It sounds like in your case, the rule, “If in doubt, then it’s not a sin; don’t confess it.” should apply. Sometimes Priests will tell a penitent: “Just worry about the elephants.” While I find that a bit glib, it at least puts things in perspective.
If you were a Christian growing up, then the “superstition” thing about mirrors and curses applies – not just for a Catholic but for any Christian. You don’t have to go into detail. A sweeping: “I was raised believing in . . . and repent of that now.”
I mean, if you were raised believing murder was a good thing, since it is by any reckoning an objective evil, it would be a sin, even if your ignorance made you less culpable.
I came into the Church at age 55. Somebody told me about General Confession that “childhood doesn’t belong here.” But as I examined my life, I saw that the sins of childhood, far from being trivial or unimportant, had set the stage for bigger trouble. I confessed them broadly:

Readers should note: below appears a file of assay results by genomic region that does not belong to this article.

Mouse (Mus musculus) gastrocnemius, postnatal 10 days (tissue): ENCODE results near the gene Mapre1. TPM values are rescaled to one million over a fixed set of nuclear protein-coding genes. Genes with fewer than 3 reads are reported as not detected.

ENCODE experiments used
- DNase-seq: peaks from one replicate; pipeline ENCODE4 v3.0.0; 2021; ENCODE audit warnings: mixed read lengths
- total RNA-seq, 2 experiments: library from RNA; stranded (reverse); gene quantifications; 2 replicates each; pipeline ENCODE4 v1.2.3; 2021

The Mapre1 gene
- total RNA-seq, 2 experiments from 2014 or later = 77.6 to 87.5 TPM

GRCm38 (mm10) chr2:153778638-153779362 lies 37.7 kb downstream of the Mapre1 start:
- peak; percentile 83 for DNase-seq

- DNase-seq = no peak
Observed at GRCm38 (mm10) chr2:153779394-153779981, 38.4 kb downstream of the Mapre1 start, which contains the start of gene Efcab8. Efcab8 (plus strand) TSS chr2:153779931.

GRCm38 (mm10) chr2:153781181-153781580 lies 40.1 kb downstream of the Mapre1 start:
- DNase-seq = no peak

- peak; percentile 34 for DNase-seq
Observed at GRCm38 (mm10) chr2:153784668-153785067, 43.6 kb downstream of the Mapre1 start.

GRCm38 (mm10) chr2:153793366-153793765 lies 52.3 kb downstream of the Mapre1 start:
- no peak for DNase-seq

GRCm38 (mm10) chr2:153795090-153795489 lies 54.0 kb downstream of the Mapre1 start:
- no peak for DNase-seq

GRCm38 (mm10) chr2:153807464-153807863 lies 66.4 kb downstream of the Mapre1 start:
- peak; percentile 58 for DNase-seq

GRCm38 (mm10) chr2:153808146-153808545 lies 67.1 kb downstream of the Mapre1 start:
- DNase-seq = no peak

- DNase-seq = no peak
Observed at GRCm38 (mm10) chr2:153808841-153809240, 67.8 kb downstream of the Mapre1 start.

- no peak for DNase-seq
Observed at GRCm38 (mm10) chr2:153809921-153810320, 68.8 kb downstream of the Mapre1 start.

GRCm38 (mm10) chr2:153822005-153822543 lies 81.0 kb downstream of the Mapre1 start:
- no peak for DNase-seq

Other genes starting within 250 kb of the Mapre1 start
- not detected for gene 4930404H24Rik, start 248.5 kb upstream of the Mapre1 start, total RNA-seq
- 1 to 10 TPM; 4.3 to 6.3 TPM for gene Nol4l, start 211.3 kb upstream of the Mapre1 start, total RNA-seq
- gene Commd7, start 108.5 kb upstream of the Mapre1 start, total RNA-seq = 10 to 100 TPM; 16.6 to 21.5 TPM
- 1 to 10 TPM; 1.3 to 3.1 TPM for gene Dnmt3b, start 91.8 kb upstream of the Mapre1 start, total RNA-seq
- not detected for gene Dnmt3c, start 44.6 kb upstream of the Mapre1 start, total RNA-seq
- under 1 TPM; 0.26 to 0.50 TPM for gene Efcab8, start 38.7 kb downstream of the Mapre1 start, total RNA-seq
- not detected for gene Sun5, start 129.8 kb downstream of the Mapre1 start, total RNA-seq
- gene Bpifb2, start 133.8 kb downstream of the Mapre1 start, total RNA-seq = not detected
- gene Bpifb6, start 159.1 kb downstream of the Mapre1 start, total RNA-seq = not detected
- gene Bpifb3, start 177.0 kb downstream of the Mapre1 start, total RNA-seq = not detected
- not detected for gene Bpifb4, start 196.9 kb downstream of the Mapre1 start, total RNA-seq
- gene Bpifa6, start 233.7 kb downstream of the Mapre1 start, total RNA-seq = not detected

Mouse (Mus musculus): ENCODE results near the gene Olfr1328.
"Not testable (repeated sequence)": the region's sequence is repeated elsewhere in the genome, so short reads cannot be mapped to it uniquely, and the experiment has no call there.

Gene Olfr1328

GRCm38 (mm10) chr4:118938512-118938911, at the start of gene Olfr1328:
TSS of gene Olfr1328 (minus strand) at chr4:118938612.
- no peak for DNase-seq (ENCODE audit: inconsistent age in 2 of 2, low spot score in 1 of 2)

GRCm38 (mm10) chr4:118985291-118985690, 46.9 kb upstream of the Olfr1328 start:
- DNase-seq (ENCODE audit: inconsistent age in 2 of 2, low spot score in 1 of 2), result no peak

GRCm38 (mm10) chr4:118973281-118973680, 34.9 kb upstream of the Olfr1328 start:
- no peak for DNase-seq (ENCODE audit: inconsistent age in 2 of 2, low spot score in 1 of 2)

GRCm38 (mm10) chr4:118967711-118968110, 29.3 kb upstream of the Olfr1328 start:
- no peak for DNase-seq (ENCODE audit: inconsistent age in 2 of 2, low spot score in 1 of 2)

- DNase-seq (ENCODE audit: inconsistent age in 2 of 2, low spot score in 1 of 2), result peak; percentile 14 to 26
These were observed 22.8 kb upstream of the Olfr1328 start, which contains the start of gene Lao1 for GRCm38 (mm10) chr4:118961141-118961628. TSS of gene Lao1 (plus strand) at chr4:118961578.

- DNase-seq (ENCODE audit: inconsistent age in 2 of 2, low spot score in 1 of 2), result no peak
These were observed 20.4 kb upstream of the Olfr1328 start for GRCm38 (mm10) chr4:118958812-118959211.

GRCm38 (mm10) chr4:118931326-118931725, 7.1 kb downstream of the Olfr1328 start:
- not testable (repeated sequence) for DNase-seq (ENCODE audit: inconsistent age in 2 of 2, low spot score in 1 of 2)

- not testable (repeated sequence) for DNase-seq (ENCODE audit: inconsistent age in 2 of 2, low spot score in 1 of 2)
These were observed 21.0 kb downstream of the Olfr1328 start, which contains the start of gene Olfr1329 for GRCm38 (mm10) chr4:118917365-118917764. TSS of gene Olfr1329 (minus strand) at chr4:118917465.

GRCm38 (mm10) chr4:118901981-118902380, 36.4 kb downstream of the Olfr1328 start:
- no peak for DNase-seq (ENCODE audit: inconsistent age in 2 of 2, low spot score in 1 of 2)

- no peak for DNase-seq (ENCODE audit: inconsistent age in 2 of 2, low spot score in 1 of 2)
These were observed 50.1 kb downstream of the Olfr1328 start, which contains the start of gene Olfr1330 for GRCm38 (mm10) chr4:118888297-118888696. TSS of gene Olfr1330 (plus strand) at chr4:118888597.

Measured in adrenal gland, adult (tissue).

“Since the sins of my childhood seeded the sin-history of my adolescence and adulthood, I confess the disobediences, the tempers, the petty jealousies, the childish sexual fascinations, the mudballs in the neighbor’s laundry, the lies and deceptions: I turn from them, and repent of them with the same contrition and grief I owe to the sins of later life.”
I used the “when in doubt don’t confess” rule, but it backfired. :o I spent years doing something that I wondered if it was or wasn’t. Oh boy! Then I had to tell Father that I had wondered and it just seems to me that it would have been easier to come to a site like this and ask or ask the priest. People will often put up the actual rules, laws or doctrines.
That falls under, The “don’t ask if it is a sin and you won’t need to confess it” Doctrine.
I suppose it is ok once, but if one has to keep wondering for any length of time and through any number of confessions - ask for clarification.
I now use a new rule - when in doubt, ask so I know next time. It may not be a grave sin by virtue of not knowing with certainty that it was, but it doesn’t excuse not learning if it is sinful for the future.